Another herb commonly used in Indian cooking as well as in Ayurveda, the traditional Indian medical science, is Ashwagandha.
I use it daily to sleep better but there are more benefits to Ashwagandha. It prevents cell aging, lowers stress, has an antidepressant effect, and is good for memory and thinking.
If you are sensitive to plants of the nightshade family, such as potatoes, eggplant, and tomatoes, it is wise to be careful. Ashwagandha also belongs to the nightshades.
Ginger powder – to improve digestion
I absolutely love ginger. We eat it a lot as it not only tastes marvelous but has many health benefits. It calms the stomach if you have digestive problems or gas. Ginger even seems to reduce the symptoms of motion sickness.
It’s a great tea when you feel chilly in wintertime. Not only the temperature of the tea will warm you because of its diaphoretic quality.
Cut fresh ginger into small pieces and pour hot water on it. Let it steep for 5 to 10 minutes and your tea is ready.
Garlic powder – be aware of smells 🙂
Garlic is said to purify the blood. Hence its beneficial effect on heart diseases and blood pressure. From ancient times on it is used for medicinal purposes.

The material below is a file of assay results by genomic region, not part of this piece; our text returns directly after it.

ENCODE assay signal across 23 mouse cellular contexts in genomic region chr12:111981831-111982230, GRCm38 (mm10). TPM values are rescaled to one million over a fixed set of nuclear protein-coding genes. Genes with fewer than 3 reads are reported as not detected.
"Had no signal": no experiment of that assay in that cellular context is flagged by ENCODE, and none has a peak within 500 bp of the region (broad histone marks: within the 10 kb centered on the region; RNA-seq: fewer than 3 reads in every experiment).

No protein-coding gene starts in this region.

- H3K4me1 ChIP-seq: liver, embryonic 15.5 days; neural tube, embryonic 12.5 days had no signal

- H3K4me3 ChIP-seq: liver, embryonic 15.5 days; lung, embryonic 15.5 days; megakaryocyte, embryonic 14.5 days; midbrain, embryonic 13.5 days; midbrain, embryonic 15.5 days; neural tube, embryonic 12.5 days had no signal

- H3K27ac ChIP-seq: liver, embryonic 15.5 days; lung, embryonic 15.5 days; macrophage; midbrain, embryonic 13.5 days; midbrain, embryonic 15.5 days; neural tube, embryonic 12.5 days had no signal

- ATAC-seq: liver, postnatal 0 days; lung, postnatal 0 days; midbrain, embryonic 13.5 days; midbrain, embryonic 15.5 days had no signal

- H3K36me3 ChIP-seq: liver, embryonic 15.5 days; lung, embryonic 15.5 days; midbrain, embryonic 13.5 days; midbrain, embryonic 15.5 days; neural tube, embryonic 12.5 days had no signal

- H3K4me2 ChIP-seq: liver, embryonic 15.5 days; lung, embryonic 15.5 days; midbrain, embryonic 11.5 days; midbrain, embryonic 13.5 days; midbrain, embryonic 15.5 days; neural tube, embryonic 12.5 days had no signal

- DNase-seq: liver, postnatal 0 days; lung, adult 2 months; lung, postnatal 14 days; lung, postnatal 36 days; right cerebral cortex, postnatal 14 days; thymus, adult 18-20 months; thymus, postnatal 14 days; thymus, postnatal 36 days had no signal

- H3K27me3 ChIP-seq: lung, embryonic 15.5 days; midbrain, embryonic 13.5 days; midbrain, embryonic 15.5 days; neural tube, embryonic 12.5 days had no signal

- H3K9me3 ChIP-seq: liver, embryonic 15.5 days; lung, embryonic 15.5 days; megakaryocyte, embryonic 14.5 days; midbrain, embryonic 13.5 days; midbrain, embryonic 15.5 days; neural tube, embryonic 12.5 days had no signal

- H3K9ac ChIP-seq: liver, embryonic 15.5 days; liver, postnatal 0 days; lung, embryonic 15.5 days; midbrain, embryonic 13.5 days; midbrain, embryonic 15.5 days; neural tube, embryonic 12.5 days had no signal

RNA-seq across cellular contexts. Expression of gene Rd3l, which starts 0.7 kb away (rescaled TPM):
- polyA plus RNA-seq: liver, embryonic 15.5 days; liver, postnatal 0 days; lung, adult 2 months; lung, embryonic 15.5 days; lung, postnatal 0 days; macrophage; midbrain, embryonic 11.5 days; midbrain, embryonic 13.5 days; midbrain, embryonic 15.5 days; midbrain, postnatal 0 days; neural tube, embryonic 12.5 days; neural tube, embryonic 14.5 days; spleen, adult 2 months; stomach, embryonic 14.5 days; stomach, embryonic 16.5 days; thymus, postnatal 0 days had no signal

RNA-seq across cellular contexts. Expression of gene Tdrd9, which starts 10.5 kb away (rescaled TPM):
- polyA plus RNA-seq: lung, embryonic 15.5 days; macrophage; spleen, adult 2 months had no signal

Here in Spain, everybody eats garlic. Not in the Netherlands. If we were going to meet friends or have a meeting we would skip the garlic as most Dutch hate the smell. Making us very glad we live in Spain now. It’s always on our menu nowadays.
Garlic powder smells even more than fresh garlic. A trick is to chew parsley or mint leaves after your meal. That reduces garlic or onion smells.
How much should we add?
There are 3 reasons why it is almost impossible to mention the quantity of adding spices.
- Supplementary powders and spices are not scientifically tested, making it very hard to be accurate at the appropriate doses;
- Plants depend on the type of soil and the climate for their composition, so that can vary;
- Countries have different standards for recommended units.
How do we know it’s organic?
It is the comment I get most when I propagate organic food. I have to say that I sometimes get annoyed by this comment because questions are rarely asked about the amount of poison used in ‘normal’ agriculture. On the other hand, it is good to keep an eye on the quality of what you eat.
Both the EU and the USA have a symbol that indicates something is organic. The standards that organic must meet are very high. The EU has a control system and rules are even more strict since 1 January 2021.
Apart from the symbols, you can look at the reputation of the brands. Are the marketing texts meaningful or in fact not saying anything valuable? And have a good look at the nutritional information. Avoid added artificial sweeteners or something with E-numbers on it.
What spice do you love to add to your food? Tell me in the comment box.